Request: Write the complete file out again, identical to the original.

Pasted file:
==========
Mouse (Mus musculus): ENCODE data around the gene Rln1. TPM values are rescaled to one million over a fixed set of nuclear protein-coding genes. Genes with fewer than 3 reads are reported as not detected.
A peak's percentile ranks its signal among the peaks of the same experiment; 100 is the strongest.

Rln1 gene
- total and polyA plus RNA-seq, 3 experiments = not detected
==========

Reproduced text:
Mouse (Mus musculus): ENCODE data around the gene Rln1. TPM values are rescaled to one million over a fixed set of nuclear protein-coding genes. Genes with fewer than 3 reads are reported as not detected.
A peak's percentile ranks its signal among the peaks of the same experiment; 100 is the strongest.

Rln1 gene
- total and polyA plus RNA-seq, 3 experiments = not detected